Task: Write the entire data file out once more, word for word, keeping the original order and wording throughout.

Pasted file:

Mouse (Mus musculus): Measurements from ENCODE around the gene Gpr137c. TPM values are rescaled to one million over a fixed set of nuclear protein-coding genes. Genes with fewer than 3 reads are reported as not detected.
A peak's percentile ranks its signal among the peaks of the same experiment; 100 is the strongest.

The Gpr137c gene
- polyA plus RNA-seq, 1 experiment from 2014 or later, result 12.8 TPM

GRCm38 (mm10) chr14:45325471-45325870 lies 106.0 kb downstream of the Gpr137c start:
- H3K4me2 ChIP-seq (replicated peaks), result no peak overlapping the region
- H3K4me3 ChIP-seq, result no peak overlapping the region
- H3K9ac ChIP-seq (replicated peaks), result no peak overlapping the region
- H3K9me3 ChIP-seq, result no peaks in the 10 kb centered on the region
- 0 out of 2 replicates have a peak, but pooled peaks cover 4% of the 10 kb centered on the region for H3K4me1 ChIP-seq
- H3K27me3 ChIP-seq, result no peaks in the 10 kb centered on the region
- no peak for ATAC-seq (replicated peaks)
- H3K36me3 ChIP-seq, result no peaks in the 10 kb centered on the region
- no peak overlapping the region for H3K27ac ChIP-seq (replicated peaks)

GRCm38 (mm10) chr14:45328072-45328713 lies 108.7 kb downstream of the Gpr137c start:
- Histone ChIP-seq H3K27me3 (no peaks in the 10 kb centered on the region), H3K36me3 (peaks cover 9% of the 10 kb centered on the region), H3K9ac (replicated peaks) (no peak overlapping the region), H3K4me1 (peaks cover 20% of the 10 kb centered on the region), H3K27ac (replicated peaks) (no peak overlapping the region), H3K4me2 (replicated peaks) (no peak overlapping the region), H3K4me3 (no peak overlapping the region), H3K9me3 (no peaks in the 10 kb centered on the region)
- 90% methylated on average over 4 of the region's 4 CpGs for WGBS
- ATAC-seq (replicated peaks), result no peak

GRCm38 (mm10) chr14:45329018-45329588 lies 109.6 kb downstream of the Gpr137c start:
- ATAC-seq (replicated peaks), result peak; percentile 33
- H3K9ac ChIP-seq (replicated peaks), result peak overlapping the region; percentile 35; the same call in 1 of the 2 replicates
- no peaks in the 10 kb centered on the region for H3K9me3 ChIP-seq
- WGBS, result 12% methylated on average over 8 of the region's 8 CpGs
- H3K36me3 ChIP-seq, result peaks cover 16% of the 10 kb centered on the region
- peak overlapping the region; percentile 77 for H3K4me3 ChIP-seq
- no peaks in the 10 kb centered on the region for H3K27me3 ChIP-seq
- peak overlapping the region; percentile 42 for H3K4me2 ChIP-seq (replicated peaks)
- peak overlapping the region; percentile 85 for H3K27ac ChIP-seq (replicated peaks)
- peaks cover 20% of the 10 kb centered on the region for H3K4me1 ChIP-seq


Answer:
Mouse (Mus musculus): Measurements from ENCODE around the gene Gpr137c. TPM values are rescaled to one million over a fixed set of nuclear protein-coding genes. Genes with fewer than 3 reads are reported as not detected.
A peak's percentile ranks its signal among the peaks of the same experiment; 100 is the strongest.

The Gpr137c gene
- polyA plus RNA-seq, 1 experiment from 2014 or later, result 12.8 TPM

GRCm38 (mm10) chr14:45325471-45325870 lies 106.0 kb downstream of the Gpr137c start:
- H3K4me2 ChIP-seq (replicated peaks), result no peak overlapping the region
- H3K4me3 ChIP-seq, result no peak overlapping the region
- H3K9ac ChIP-seq (replicated peaks), result no peak overlapping the region
- H3K9me3 ChIP-seq, result no peaks in the 10 kb centered on the region
- 0 out of 2 replicates have a peak, but pooled peaks cover 4% of the 10 kb centered on the region for H3K4me1 ChIP-seq
- H3K27me3 ChIP-seq, result no peaks in the 10 kb centered on the region
- no peak for ATAC-seq (replicated peaks)
- H3K36me3 ChIP-seq, result no peaks in the 10 kb centered on the region
- no peak overlapping the region for H3K27ac ChIP-seq (replicated peaks)

GRCm38 (mm10) chr14:45328072-45328713 lies 108.7 kb downstream of the Gpr137c start:
- Histone ChIP-seq H3K27me3 (no peaks in the 10 kb centered on the region), H3K36me3 (peaks cover 9% of the 10 kb centered on the region), H3K9ac (replicated peaks) (no peak overlapping the region), H3K4me1 (peaks cover 20% of the 10 kb centered on the region), H3K27ac (replicated peaks) (no peak overlapping the region), H3K4me2 (replicated peaks) (no peak overlapping the region), H3K4me3 (no peak overlapping the region), H3K9me3 (no peaks in the 10 kb centered on the region)
- 90% methylated on average over 4 of the region's 4 CpGs for WGBS
- ATAC-seq (replicated peaks), result no peak

GRCm38 (mm10) chr14:45329018-45329588 lies 109.6 kb downstream of the Gpr137c start:
- ATAC-seq (replicated peaks), result peak; percentile 33
- H3K9ac ChIP-seq (replicated peaks), result peak overlapping the region; percentile 35; the same call in 1 of the 2 replicates
- no peaks in the 10 kb centered on the region for H3K9me3 ChIP-seq
- WGBS, result 12% methylated on average over 8 of the region's 8 CpGs
- H3K36me3 ChIP-seq, result peaks cover 16% of the 10 kb centered on the region
- peak overlapping the region; percentile 77 for H3K4me3 ChIP-seq
- no peaks in the 10 kb centered on the region for H3K27me3 ChIP-seq
- peak overlapping the region; percentile 42 for H3K4me2 ChIP-seq (replicated peaks)
- peak overlapping the region; percentile 85 for H3K27ac ChIP-seq (replicated peaks)
- peaks cover 20% of the 10 kb centered on the region for H3K4me1 ChIP-seq